Men are from New York and women are from Serbia in “Here and There,” the first narrative film from writer/director Darko Lungulov, a sweet-natured, by the book, fish-out-of-water comedy. Technically, some of the men are also from Serbia, but though it tries to tell the dual stories of an American man traveling to Belgrade to bestow a visa on a girl he hasn’t met by marrying her, and the Serbian man in New York trying to raise enough money to pay him for that service, “Here and There” is weighted toward the former. Robert, played by eternal character actor David Thornton, is a failed 50-something musician with a nonspecific chip on his shoulder (“I can’t play anymore — I don’t know why”). Evicted from his apartment, he makes a deal with his man-with-a-van mover Branko (Branislav Trifunovic) to assist in retrieving the younger man’s girlfriend from Belgrade in exchange for a few grand. (Thornton’s wife, Cyndi Lauper, appears in a small role as the relative? ex? old friend? who temporarily takes Robert in.)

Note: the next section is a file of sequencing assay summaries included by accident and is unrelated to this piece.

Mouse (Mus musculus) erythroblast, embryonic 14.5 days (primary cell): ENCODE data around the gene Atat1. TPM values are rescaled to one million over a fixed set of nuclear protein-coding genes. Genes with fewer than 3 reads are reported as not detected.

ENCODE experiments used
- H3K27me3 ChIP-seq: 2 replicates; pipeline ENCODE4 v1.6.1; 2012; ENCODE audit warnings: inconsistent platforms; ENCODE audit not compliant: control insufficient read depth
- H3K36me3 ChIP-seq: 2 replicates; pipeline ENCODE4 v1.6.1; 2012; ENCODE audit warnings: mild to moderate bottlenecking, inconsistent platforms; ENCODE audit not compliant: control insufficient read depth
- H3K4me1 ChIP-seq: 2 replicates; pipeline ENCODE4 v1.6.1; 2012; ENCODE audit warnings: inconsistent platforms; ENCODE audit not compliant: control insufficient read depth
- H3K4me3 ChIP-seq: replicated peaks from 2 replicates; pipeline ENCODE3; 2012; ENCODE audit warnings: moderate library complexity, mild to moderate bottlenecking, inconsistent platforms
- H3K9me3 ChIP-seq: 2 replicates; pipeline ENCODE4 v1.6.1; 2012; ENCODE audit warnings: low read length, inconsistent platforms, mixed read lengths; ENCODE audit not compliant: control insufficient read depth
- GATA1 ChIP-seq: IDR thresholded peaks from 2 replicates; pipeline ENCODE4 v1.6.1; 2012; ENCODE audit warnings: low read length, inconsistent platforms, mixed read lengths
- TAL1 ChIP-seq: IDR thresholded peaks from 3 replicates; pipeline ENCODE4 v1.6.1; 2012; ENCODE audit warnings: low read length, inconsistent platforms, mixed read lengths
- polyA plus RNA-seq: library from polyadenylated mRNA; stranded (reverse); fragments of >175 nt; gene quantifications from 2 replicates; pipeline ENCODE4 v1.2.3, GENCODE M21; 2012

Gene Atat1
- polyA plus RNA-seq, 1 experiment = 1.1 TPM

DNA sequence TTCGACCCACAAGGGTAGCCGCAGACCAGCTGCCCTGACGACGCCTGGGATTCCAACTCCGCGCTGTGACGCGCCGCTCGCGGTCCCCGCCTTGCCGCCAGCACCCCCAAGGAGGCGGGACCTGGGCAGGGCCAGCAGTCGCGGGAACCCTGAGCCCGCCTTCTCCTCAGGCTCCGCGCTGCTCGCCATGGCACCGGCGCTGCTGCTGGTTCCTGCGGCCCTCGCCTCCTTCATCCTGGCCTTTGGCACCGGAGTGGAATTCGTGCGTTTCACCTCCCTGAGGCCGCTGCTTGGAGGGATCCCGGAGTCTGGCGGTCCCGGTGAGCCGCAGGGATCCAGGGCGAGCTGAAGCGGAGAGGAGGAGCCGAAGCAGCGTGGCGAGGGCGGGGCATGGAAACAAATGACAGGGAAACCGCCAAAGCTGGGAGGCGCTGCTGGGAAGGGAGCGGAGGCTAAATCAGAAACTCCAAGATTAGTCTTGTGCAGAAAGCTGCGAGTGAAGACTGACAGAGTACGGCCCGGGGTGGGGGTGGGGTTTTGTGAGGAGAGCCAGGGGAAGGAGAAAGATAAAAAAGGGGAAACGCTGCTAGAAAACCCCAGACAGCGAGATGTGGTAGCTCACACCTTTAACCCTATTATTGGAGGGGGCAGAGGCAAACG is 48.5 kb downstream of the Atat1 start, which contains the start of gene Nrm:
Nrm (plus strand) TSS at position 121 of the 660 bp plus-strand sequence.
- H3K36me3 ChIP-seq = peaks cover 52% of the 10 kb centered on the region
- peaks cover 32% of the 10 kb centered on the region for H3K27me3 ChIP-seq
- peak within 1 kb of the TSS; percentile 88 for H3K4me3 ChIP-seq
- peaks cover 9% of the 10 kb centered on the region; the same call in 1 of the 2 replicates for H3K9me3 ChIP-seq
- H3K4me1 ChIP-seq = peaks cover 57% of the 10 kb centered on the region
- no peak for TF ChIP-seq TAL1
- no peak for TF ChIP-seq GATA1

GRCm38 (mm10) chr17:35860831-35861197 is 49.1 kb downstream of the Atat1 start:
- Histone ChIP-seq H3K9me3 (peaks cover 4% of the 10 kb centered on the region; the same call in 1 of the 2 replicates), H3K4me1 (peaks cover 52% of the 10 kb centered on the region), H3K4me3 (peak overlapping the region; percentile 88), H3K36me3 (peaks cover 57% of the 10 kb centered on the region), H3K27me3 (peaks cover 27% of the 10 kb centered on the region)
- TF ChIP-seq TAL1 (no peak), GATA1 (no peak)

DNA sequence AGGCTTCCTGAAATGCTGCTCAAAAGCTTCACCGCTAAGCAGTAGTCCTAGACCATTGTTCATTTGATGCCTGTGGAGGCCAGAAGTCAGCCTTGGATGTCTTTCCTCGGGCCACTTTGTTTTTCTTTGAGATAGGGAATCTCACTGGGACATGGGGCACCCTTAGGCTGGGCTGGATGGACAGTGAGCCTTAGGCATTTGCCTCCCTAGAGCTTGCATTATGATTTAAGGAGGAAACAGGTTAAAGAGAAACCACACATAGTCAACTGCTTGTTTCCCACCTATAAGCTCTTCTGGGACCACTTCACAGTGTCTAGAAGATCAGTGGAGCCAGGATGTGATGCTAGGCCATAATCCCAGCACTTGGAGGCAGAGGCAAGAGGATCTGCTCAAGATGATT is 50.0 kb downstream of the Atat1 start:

Thornton, grizzled and with an East Village boho shock of hair, cleans up into a credible worse for the wear charmer as he spends time with Branko’s widowed mother, Olga (a luminous Mirjana Karanovic, of “Grbavica”), who houses him, having been told he’s a friend of her son’s in town for a business trip. But Robert’s no lovable loser, just grumpy, rude, entitled and not given the benefit of a backstory to justify why — Thornton builds up a sweat projecting boredom and disdain. Robert and Olga romance while wandering through displays of wacky, dilapidated local life. When Branko flounders in his fundraising, the truth comes out in the Balkans, accusations fly, redemption looms and so on. Thornton and Karanovic are very good together, though the film implies, intentionally or not, that in Serbia, even the most sour, broke American loser is a total catch.